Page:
Just like with images, video compression tools can work wonders. Services like Handbrake or online platforms like Clipchamp offer ways to significantly reduce file size without sacrificing significant quality. It’s like shrinking your video down to a travel-sized version, all while keeping it visually engaging.

Tip #4: Consider Video Hosting

Instead of storing bulky videos directly on your Shopify store, explore video hosting platforms like YouTube or Vimeo. These platforms handle the heavy lifting of storing and streaming your videos, taking the burden off your store and ensuring smooth playback. 

Plus, you can easily embed the videos directly onto your product pages.

5. Installing too many apps

Apps = Extra Code = Slower Loading Speed!

Every app you add injects a bit of code into your store. This code needs to load in the background whenever someone visits your store. The more apps you have, the more code there is to load, and the longer it takes for your store to appear.  

Shopify recommends keeping your app count to a cool 20 or less. That might sound restrictive, but it’s all about keeping your store nice and lean.

Are there any apps you just tried out and forgot about? Maybe a product recommendation app you never customized, or a social media feed that just doesn’t fit your store theme? For apps you’re no longer using, it’s time for clean up! 👇

Solution: Remove the unnecessary Apps from your Shopify store

Here’s how to find those unused apps slowing down your store and remove them:

Step 1: Head over to your Shopify Admin.

Step 2: Click on “Apps” followed by “Apps and sales channel settings”.

Apps and sales channel settings

This will show you a list of all the apps you’ve installed.

Step 3: Simply hover over any app you don’t need and click “Uninstall”.

Remove the unnecessary Apps from your Shopify store

When deciding which apps and features to keep, ask yourself this: “Will this help my customers have a smoother buying experience?”. If the answer’s no, it might be time to say goodbye. 

6. Poor Theme Customization

We all want our Shopify store to look amazing and reflect our unique brand. But sometimes, in our desire for design perfection, we can go overboard with customizations and end up hurting our store’s performance.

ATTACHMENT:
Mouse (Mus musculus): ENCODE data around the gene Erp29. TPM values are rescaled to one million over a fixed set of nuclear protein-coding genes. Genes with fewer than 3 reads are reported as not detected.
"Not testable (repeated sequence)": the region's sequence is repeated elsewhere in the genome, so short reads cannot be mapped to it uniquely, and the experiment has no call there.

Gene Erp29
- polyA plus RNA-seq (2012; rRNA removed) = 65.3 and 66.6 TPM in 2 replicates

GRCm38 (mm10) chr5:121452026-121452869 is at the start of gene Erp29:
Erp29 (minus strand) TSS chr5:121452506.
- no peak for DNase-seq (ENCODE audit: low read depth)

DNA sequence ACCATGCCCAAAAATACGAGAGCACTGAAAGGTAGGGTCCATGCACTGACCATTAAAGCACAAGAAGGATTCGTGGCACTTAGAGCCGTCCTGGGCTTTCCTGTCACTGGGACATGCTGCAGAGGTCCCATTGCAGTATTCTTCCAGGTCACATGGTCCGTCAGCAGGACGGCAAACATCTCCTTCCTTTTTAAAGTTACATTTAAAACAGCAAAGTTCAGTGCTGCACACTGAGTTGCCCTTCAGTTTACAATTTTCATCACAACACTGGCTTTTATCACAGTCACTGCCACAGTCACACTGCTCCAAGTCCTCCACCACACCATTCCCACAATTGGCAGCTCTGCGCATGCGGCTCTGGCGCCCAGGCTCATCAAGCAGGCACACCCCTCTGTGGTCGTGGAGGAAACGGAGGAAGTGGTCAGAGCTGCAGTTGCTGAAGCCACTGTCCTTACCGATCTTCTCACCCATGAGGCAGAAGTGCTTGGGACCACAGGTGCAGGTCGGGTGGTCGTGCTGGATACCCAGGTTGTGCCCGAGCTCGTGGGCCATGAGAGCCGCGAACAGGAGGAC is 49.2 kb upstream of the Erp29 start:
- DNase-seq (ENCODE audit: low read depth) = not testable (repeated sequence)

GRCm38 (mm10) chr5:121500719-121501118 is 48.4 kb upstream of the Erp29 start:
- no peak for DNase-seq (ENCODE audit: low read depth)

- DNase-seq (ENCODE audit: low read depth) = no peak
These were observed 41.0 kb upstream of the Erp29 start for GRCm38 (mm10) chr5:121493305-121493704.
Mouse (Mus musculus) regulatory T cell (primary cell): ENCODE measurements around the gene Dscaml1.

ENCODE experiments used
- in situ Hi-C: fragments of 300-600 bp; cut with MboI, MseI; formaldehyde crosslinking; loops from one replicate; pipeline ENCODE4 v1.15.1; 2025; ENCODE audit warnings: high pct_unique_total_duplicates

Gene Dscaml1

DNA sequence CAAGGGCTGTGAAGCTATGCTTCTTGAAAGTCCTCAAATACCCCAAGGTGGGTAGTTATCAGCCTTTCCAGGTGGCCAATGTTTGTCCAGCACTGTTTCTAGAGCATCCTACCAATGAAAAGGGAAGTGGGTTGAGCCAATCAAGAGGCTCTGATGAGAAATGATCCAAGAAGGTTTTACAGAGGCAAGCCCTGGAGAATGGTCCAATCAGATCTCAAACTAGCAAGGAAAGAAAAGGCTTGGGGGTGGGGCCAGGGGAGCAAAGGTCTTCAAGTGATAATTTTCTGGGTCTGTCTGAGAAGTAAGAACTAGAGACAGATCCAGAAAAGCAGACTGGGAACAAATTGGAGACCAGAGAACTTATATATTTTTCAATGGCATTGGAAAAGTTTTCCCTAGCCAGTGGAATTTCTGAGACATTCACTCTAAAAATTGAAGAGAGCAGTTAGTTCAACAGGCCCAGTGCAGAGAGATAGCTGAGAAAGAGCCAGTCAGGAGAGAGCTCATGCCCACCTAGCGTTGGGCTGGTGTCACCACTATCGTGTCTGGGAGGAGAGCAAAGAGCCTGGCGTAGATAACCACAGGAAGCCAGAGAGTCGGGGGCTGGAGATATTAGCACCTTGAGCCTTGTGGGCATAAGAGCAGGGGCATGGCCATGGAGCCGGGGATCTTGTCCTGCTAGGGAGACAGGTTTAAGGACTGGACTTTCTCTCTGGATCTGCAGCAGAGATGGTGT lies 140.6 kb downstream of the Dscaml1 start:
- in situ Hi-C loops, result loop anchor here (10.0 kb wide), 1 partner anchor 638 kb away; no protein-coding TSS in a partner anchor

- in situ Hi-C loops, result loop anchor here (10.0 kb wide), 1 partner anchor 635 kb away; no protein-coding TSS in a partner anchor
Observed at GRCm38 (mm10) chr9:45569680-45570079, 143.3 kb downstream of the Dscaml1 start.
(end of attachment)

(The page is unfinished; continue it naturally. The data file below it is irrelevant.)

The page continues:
Shopify themes are designed to be lightweight and lightning-fast. But if you get carried away with customizations, you can unintentionally turn your sleek store into a bulky one! 

Again, most merchants add external custom scripts to their websites to achieve some expected results. However, they are not aware that those scripts may not be coded by an expert which can silently harm: 

  • the existing functionalities, 
  • mobile responsiveness and 
  • performance of your online store.

So, how do you avoid this customization pitfall?

Solution: Consider optimized customization

Most Shopify themes come packed with features. Take some time to explore what your theme already offers before diving into custom code. You might be surprised at how much you can achieve without going overboard.

If you do need to make customizations, let the expert do it for you! Shopify experts technically understand the store design and they know how to do the customization safely without affecting the store’s performance.

7. Using Fancy Fonts

Fonts are fun! They can add personality, style, and a little extra flair to your website.

So, there are two main types of fonts — system fonts and web fonts.

System fonts vs Web fonts

System fonts are the ones already pre-installed on most devices, like your customer’s computer or phone. On the other hand, Web fonts are the new, trendy ones that are hosted on a server and the user’s browser needs to download them every time they visit your online store.